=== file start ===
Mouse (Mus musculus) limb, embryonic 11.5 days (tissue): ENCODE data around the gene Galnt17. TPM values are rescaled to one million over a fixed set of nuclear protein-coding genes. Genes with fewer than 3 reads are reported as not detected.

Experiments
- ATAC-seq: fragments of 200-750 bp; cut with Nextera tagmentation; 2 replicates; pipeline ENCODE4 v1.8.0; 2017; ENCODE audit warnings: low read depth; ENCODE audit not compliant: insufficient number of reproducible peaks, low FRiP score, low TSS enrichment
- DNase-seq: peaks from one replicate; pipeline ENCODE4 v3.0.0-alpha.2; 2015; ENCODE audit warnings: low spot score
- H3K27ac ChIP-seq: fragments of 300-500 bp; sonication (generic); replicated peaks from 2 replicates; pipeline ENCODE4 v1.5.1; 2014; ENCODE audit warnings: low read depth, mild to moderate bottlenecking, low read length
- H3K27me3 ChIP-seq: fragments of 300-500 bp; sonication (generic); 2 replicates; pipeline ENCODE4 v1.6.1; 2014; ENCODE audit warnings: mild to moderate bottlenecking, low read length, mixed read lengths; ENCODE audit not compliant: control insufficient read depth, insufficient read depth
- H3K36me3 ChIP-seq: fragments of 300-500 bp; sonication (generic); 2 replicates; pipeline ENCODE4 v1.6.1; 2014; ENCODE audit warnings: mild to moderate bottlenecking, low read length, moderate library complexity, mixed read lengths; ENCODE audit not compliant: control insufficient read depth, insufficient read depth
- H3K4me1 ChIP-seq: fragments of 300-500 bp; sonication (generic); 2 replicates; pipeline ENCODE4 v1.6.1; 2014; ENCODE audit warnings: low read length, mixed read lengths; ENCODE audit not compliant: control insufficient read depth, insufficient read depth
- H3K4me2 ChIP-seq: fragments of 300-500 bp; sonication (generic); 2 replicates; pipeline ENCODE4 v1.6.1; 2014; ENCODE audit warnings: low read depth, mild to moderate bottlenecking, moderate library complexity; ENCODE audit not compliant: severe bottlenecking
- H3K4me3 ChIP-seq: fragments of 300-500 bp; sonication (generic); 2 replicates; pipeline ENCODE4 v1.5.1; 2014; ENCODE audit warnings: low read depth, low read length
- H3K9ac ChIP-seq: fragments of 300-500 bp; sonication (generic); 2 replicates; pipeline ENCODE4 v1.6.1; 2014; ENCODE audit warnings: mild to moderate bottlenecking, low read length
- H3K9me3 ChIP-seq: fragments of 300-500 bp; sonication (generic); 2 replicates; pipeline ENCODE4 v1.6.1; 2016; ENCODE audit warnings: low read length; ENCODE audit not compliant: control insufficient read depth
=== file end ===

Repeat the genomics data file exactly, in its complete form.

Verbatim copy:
Mouse (Mus musculus) limb, embryonic 11.5 days (tissue): ENCODE data around the gene Galnt17. TPM values are rescaled to one million over a fixed set of nuclear protein-coding genes. Genes with fewer than 3 reads are reported as not detected.

Experiments
- ATAC-seq: fragments of 200-750 bp; cut with Nextera tagmentation; 2 replicates; pipeline ENCODE4 v1.8.0; 2017; ENCODE audit warnings: low read depth; ENCODE audit not compliant: insufficient number of reproducible peaks, low FRiP score, low TSS enrichment
- DNase-seq: peaks from one replicate; pipeline ENCODE4 v3.0.0-alpha.2; 2015; ENCODE audit warnings: low spot score
- H3K27ac ChIP-seq: fragments of 300-500 bp; sonication (generic); replicated peaks from 2 replicates; pipeline ENCODE4 v1.5.1; 2014; ENCODE audit warnings: low read depth, mild to moderate bottlenecking, low read length
- H3K27me3 ChIP-seq: fragments of 300-500 bp; sonication (generic); 2 replicates; pipeline ENCODE4 v1.6.1; 2014; ENCODE audit warnings: mild to moderate bottlenecking, low read length, mixed read lengths; ENCODE audit not compliant: control insufficient read depth, insufficient read depth
- H3K36me3 ChIP-seq: fragments of 300-500 bp; sonication (generic); 2 replicates; pipeline ENCODE4 v1.6.1; 2014; ENCODE audit warnings: mild to moderate bottlenecking, low read length, moderate library complexity, mixed read lengths; ENCODE audit not compliant: control insufficient read depth, insufficient read depth
- H3K4me1 ChIP-seq: fragments of 300-500 bp; sonication (generic); 2 replicates; pipeline ENCODE4 v1.6.1; 2014; ENCODE audit warnings: low read length, mixed read lengths; ENCODE audit not compliant: control insufficient read depth, insufficient read depth
- H3K4me2 ChIP-seq: fragments of 300-500 bp; sonication (generic); 2 replicates; pipeline ENCODE4 v1.6.1; 2014; ENCODE audit warnings: low read depth, mild to moderate bottlenecking, moderate library complexity; ENCODE audit not compliant: severe bottlenecking
- H3K4me3 ChIP-seq: fragments of 300-500 bp; sonication (generic); 2 replicates; pipeline ENCODE4 v1.5.1; 2014; ENCODE audit warnings: low read depth, low read length
- H3K9ac ChIP-seq: fragments of 300-500 bp; sonication (generic); 2 replicates; pipeline ENCODE4 v1.6.1; 2014; ENCODE audit warnings: mild to moderate bottlenecking, low read length
- H3K9me3 ChIP-seq: fragments of 300-500 bp; sonication (generic); 2 replicates; pipeline ENCODE4 v1.6.1; 2016; ENCODE audit warnings: low read length; ENCODE audit not compliant: control insufficient read depth